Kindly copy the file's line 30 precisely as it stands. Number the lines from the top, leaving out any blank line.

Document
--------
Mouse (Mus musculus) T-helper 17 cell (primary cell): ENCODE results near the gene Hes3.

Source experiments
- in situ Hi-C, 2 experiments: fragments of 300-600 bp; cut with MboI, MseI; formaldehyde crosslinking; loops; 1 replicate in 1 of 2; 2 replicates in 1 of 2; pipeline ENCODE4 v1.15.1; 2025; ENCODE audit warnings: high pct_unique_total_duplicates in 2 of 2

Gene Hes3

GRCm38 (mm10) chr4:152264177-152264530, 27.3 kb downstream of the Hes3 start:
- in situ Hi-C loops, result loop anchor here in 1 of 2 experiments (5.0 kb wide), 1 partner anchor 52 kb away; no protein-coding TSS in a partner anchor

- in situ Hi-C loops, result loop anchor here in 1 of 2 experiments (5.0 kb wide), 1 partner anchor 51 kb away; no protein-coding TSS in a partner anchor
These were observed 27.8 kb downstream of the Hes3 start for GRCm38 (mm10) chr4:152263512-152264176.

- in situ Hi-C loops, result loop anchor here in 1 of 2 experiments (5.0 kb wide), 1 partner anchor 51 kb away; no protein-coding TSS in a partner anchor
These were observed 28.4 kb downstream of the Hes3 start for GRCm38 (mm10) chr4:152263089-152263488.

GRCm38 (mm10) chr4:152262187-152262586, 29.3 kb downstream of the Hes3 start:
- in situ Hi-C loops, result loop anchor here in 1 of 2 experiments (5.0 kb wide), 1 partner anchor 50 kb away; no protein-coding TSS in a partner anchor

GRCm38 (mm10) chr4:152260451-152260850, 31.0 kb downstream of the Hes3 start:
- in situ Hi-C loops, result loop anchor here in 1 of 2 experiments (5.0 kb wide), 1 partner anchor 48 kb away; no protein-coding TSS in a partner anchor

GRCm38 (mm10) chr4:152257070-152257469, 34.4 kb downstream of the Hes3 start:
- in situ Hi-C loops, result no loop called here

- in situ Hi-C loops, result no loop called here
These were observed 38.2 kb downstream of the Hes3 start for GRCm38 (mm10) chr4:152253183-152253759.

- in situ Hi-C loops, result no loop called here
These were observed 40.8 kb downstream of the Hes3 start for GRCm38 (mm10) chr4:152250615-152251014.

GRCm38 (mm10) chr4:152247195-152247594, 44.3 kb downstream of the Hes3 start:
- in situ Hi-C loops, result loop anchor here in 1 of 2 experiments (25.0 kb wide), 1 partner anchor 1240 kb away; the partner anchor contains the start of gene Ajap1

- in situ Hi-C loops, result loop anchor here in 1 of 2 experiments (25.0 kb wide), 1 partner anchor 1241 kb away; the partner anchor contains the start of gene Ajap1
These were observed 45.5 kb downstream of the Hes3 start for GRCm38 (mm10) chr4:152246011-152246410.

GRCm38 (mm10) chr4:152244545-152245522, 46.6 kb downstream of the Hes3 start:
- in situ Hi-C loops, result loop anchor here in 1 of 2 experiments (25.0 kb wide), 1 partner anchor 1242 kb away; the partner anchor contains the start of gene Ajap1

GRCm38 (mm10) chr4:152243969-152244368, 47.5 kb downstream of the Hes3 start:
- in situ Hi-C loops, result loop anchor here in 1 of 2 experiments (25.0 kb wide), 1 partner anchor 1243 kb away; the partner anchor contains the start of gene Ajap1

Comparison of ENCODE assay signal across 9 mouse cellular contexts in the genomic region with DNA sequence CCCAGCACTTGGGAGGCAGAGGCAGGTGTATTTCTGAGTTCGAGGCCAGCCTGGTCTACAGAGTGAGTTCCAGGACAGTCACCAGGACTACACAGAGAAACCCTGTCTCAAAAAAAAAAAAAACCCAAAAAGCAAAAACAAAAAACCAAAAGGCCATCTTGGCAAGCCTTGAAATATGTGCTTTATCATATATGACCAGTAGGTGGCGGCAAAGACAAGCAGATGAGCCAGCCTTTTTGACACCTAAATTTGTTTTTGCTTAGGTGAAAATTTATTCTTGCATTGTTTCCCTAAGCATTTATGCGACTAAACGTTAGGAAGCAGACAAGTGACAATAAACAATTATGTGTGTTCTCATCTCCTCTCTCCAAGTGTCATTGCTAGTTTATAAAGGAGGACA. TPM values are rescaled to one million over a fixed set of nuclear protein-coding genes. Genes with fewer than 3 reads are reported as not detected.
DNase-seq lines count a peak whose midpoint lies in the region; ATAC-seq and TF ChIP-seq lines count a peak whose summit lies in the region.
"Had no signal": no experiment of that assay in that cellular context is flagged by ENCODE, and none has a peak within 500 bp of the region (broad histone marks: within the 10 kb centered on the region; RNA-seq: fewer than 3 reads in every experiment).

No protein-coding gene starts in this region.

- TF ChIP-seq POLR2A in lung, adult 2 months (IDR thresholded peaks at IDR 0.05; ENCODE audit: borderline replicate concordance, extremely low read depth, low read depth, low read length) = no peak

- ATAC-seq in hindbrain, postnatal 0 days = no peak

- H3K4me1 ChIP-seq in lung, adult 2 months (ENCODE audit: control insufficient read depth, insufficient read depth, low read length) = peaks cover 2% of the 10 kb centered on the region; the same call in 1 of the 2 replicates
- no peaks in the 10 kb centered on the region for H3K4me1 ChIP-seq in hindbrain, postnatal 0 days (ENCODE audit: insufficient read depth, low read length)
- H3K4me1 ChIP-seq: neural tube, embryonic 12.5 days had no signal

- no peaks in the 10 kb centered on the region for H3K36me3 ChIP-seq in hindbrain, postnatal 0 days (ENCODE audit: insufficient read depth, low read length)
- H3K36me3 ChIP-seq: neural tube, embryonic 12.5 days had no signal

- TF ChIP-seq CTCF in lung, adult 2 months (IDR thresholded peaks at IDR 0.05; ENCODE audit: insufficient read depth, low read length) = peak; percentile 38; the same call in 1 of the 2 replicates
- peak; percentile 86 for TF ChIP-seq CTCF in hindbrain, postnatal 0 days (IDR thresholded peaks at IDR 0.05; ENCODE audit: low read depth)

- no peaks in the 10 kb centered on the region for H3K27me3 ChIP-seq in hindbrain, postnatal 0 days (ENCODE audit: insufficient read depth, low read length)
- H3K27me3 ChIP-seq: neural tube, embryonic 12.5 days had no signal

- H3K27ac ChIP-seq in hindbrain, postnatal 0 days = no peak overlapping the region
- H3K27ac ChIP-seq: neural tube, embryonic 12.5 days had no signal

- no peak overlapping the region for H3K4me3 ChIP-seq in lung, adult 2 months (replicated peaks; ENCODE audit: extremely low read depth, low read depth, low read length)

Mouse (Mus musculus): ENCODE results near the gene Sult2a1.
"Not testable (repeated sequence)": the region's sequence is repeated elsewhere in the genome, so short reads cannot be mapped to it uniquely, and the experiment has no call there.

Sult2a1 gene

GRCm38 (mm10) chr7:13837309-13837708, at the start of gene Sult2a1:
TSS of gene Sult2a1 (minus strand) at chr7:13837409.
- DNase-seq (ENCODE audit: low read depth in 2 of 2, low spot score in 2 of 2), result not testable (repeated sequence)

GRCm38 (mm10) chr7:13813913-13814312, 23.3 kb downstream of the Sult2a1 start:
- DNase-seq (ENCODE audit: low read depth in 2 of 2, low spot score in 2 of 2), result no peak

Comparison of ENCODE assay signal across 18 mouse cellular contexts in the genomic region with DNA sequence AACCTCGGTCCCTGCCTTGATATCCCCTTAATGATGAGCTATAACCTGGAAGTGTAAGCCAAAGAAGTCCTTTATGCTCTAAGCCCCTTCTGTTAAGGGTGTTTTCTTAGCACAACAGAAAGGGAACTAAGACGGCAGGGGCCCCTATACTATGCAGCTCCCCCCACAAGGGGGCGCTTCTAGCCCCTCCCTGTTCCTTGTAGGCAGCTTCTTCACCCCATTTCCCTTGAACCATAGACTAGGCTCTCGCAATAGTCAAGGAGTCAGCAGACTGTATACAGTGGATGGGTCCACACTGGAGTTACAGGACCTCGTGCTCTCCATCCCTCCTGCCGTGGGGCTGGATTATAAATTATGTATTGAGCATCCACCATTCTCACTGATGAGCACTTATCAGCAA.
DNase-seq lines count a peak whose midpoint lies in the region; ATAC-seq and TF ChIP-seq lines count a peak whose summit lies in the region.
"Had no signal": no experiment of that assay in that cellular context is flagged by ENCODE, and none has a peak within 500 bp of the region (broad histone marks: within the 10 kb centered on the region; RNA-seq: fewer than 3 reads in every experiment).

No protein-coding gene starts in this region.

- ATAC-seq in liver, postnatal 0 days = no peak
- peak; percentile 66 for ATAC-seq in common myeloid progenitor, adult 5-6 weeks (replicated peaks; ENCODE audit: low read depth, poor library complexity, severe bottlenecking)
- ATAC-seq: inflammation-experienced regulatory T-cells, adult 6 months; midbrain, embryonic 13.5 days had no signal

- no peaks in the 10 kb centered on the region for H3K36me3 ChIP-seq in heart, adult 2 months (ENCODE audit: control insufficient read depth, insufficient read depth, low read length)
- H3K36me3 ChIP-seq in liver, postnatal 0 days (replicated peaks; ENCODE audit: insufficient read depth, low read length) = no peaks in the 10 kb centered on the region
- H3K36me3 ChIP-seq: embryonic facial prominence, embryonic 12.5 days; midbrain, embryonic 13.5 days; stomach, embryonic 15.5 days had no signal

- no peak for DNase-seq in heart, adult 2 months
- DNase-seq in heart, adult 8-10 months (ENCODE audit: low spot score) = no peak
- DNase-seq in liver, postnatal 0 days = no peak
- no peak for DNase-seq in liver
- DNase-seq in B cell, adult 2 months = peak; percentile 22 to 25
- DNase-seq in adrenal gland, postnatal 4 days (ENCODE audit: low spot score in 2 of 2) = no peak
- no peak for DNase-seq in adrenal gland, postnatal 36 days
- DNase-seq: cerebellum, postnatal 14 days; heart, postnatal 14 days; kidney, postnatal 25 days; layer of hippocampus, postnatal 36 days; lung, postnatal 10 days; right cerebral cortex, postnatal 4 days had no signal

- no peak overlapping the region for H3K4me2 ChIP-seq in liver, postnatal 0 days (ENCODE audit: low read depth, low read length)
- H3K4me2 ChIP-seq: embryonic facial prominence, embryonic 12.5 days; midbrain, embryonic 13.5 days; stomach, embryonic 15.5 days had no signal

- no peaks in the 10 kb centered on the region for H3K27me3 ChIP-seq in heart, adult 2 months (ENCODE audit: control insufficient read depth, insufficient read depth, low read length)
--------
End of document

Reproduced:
DNase-seq lines count a peak whose midpoint lies in the region; ATAC-seq and TF ChIP-seq lines count a peak whose summit lies in the region.